One. Government power over land and its severe approach to dissent are key factors in enabling and perpetuating displacement in the context of development projects. Land acquisitions are facilitated by the exploitation of “public interest” to justify project approval, the use of “special economic zones” to circumvent legal safeguards, inaccurate land categorisation, prejudice against the poor and working classes, and lack of transparency. With international evictions standards not adhered to, indigenous peoples’ rights are not respected, and those affected face a power imbalance when trying to assert their rights.

Two. The authorities’ indifference to – and neglect of – the adverse human and socio-economic impacts on the displaced and society at large lead to a fall in living standards and fractured social networks. IDPs’ access to livelihoods becomes more difficult after eviction and income levels, food security, health and education suffer as a result. Housing conditions deteriorate because compensation, resettlement assistance and rehabilitation support are insufficient or not provided. Women and indigenous peoples tend to suffer the adverse effects of displacement disproportionately.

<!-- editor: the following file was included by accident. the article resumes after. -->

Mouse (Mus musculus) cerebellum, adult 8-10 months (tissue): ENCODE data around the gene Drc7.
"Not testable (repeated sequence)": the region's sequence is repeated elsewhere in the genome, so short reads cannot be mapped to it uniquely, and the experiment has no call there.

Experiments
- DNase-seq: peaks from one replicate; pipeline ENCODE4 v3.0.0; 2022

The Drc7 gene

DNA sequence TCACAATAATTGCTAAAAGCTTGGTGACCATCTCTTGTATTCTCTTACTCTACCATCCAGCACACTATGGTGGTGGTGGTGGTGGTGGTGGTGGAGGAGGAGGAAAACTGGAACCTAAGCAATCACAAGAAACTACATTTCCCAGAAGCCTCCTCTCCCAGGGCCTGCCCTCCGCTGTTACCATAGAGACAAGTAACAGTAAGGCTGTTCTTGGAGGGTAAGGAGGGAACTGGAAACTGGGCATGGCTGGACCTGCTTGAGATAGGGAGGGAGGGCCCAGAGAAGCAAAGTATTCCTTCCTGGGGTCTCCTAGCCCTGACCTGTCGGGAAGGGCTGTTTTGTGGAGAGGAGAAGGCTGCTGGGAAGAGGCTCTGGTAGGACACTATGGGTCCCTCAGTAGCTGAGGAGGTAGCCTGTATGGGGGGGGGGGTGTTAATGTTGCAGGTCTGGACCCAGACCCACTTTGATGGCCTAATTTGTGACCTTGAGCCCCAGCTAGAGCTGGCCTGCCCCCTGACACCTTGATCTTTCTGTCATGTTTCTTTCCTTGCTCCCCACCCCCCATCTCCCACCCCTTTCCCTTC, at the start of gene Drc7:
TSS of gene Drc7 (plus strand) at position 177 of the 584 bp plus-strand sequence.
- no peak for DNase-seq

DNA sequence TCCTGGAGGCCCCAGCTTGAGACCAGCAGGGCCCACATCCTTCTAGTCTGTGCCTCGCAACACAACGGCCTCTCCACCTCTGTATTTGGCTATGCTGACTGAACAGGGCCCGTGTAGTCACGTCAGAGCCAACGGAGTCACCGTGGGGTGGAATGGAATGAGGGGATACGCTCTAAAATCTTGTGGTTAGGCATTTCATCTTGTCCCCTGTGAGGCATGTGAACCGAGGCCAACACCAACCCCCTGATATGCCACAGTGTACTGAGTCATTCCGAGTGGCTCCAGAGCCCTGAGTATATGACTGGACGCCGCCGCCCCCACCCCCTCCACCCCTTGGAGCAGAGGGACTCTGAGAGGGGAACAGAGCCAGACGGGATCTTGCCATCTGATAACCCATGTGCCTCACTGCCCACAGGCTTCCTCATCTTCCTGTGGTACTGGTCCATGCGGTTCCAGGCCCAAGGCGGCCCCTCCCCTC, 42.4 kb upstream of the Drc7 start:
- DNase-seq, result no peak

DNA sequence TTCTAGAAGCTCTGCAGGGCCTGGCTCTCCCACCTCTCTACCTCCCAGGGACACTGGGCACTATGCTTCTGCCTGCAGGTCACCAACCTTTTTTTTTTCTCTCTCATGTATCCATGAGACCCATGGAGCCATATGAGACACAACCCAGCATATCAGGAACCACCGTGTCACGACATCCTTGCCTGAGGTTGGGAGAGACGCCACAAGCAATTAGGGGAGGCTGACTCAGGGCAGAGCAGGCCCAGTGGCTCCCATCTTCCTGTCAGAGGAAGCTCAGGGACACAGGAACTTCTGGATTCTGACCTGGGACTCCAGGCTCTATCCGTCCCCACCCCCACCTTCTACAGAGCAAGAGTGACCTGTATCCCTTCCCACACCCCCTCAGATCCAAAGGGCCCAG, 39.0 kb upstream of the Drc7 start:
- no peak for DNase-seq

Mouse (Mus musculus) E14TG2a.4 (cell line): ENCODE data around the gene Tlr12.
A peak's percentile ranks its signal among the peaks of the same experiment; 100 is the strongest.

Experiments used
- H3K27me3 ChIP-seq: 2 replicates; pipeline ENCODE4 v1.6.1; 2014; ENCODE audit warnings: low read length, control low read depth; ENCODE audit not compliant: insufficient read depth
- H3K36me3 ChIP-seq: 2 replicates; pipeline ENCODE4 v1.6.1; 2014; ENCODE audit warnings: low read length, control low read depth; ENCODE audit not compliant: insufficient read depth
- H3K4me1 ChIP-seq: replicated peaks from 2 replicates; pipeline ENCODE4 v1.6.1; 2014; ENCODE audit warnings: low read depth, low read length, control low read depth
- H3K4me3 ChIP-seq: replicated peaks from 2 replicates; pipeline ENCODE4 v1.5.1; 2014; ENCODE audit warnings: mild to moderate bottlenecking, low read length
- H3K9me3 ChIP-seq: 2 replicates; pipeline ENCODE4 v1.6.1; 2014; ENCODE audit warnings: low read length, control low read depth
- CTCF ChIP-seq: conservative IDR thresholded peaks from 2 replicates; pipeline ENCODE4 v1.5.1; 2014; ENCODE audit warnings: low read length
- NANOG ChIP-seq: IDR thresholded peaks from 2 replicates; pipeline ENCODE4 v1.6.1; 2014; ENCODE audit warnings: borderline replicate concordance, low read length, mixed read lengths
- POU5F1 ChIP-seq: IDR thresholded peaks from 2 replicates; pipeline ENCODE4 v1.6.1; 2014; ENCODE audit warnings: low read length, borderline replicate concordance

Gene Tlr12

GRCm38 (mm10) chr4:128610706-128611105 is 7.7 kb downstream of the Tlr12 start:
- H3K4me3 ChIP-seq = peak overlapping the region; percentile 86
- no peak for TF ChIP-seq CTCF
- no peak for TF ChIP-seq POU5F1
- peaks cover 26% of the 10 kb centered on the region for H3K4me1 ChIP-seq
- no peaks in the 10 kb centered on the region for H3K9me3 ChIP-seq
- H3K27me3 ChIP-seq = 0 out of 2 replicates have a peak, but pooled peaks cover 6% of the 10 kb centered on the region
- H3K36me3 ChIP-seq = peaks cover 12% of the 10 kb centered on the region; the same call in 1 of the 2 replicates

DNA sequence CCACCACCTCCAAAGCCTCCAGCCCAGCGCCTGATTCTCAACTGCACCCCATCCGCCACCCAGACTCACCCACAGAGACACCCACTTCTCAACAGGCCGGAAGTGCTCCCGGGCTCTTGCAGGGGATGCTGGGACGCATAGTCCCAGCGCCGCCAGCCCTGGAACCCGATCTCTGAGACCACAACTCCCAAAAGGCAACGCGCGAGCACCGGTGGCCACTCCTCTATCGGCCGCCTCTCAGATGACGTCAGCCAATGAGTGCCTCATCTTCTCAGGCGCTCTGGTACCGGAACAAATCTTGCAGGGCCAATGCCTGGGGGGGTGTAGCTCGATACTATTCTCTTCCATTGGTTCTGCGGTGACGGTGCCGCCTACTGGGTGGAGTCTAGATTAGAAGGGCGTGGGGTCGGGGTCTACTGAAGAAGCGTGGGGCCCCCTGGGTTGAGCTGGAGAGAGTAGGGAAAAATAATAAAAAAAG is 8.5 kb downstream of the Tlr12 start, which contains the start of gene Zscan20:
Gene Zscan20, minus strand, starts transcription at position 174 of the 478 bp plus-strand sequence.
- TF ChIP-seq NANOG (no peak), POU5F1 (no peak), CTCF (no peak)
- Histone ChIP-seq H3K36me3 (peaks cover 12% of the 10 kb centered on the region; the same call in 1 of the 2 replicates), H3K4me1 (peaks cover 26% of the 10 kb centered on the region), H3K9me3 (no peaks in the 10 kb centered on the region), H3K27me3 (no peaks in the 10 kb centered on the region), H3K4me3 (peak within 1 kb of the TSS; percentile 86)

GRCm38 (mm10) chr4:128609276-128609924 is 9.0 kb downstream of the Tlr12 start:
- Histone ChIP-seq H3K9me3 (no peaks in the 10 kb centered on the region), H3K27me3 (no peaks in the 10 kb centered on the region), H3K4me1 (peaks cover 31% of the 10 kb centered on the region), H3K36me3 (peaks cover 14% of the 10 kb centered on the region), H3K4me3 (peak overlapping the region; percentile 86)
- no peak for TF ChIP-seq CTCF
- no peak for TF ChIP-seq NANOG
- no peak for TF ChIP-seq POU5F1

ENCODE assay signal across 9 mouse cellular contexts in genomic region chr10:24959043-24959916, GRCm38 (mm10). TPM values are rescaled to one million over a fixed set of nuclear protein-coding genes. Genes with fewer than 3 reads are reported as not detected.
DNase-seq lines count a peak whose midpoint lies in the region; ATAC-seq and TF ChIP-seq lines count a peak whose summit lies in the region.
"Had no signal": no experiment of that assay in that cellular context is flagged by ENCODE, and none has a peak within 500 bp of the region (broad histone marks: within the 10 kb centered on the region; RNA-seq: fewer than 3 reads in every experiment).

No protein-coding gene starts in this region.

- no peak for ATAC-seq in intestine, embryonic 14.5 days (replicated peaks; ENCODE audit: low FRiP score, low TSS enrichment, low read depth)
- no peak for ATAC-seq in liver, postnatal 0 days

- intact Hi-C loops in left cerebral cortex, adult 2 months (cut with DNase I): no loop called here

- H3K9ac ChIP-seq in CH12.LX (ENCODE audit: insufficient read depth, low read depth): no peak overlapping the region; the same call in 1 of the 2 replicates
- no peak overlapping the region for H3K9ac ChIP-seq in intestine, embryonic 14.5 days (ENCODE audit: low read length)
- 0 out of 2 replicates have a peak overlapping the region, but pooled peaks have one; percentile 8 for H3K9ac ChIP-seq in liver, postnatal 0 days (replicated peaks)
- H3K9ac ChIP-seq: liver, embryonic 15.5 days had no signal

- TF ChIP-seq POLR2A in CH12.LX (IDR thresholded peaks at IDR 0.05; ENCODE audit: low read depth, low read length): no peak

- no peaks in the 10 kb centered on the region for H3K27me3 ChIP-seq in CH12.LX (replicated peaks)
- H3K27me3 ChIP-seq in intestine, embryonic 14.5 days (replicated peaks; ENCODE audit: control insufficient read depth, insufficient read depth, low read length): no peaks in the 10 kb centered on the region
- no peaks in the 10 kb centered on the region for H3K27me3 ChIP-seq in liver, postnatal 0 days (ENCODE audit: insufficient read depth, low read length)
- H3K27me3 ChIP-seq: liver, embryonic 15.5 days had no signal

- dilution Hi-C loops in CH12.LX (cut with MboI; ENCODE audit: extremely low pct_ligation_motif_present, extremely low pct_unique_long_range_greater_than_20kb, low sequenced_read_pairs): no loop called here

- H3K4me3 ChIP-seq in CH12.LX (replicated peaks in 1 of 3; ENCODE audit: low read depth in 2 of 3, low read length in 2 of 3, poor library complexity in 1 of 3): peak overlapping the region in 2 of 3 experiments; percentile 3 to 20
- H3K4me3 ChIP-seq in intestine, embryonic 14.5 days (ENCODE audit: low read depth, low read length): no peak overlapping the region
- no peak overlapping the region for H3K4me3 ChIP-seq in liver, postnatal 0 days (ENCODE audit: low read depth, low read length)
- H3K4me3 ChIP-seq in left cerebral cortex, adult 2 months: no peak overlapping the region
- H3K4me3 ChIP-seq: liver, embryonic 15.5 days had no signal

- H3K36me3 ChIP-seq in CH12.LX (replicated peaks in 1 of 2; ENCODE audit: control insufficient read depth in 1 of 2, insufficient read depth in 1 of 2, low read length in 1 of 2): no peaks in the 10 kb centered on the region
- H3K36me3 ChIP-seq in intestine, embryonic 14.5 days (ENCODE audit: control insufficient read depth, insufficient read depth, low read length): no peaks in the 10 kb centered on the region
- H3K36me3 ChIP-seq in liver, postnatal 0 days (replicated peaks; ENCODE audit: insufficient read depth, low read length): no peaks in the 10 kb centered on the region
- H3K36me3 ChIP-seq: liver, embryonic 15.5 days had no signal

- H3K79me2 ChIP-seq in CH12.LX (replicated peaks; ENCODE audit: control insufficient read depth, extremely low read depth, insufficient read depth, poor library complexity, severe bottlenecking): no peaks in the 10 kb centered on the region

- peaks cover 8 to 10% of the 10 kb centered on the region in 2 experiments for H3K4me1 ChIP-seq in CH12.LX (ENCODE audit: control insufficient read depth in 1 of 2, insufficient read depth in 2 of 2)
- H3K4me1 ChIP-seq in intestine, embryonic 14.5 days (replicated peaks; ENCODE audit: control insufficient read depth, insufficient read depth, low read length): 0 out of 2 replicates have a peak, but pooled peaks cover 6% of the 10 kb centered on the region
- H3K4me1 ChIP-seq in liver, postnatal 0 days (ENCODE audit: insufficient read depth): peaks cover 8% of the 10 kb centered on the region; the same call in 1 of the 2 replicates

Three Data on the patterns of IDPs’ movement and their progress towards durable solutions is inadequate, leading to underestimates of the scale and consequences of displacement. Patterns of movement are not documented because nationwide data on the number, location and needs of those displaced is not publicly available, whether they are resettled or not. In many cases however, displacement tends to become protracted and durable solutions are rare. The case studies for this report contribute to the global evidence base on displacement caused by development. The detrimental impacts of development projects in India highlight the need to address the issue in key policy agendas and discussions. Despite IDPs’ awareness of their rights and resistance to their eviction and displacement, they will not escape poverty without significant external support and systemic changes to social and economic policies. The findings of the case studies can help to inform the implementation of new and upcoming UN frameworks on sustainable development at the national and local level, such as the 2030 Agenda for Sustainable Development and the New Urban Agenda. Both agendas commit to “leave no one behind” and explicitly include IDPs. They could also be used to inform the creation and revision of corporate and financial institutions’ policies on displacement and resettlement, and the work of UN mandate holders, treaty body committees and agencies. Global development agendas should ensure that while development projects may alleviate poverty for some, they should not at the same time create new poor or heighten the existing economic vulnerabilities of those evicted. Neglecting those evicted and displaced would undermine the achievement of global development goals. The timescale for planning and implementing projects provides ample opportunity to avoid or minimise displacement, and to put measures in place to ensure that those who are displaced achieve durable solutions.